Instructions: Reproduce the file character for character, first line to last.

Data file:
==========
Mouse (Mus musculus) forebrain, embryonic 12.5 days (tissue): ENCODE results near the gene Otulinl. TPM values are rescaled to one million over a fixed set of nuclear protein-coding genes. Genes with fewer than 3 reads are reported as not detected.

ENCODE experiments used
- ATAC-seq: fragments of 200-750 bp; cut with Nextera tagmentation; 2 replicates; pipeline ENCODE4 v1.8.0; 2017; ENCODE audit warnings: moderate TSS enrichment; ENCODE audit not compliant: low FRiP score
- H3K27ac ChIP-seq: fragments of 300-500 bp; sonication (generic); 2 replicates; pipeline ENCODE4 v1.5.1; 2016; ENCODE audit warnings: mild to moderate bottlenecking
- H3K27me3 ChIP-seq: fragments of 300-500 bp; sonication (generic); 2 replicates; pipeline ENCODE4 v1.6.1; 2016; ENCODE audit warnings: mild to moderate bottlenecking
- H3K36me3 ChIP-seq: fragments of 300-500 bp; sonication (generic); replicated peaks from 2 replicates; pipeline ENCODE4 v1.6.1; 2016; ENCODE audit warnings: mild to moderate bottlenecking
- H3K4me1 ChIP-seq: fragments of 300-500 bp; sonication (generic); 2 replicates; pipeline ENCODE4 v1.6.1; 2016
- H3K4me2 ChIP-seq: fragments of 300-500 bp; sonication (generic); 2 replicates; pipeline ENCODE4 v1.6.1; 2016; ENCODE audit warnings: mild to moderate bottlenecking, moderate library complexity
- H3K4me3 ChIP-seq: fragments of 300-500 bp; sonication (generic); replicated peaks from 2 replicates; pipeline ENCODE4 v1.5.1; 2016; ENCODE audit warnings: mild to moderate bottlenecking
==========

Mouse (Mus musculus) forebrain, embryonic 12.5 days (tissue): ENCODE results near the gene Otulinl. TPM values are rescaled to one million over a fixed set of nuclear protein-coding genes. Genes with fewer than 3 reads are reported as not detected.

ENCODE experiments used
- ATAC-seq: fragments of 200-750 bp; cut with Nextera tagmentation; 2 replicates; pipeline ENCODE4 v1.8.0; 2017; ENCODE audit warnings: moderate TSS enrichment; ENCODE audit not compliant: low FRiP score
- H3K27ac ChIP-seq: fragments of 300-500 bp; sonication (generic); 2 replicates; pipeline ENCODE4 v1.5.1; 2016; ENCODE audit warnings: mild to moderate bottlenecking
- H3K27me3 ChIP-seq: fragments of 300-500 bp; sonication (generic); 2 replicates; pipeline ENCODE4 v1.6.1; 2016; ENCODE audit warnings: mild to moderate bottlenecking
- H3K36me3 ChIP-seq: fragments of 300-500 bp; sonication (generic); replicated peaks from 2 replicates; pipeline ENCODE4 v1.6.1; 2016; ENCODE audit warnings: mild to moderate bottlenecking
- H3K4me1 ChIP-seq: fragments of 300-500 bp; sonication (generic); 2 replicates; pipeline ENCODE4 v1.6.1; 2016
- H3K4me2 ChIP-seq: fragments of 300-500 bp; sonication (generic); 2 replicates; pipeline ENCODE4 v1.6.1; 2016; ENCODE audit warnings: mild to moderate bottlenecking, moderate library complexity
- H3K4me3 ChIP-seq: fragments of 300-500 bp; sonication (generic); replicated peaks from 2 replicates; pipeline ENCODE4 v1.5.1; 2016; ENCODE audit warnings: mild to moderate bottlenecking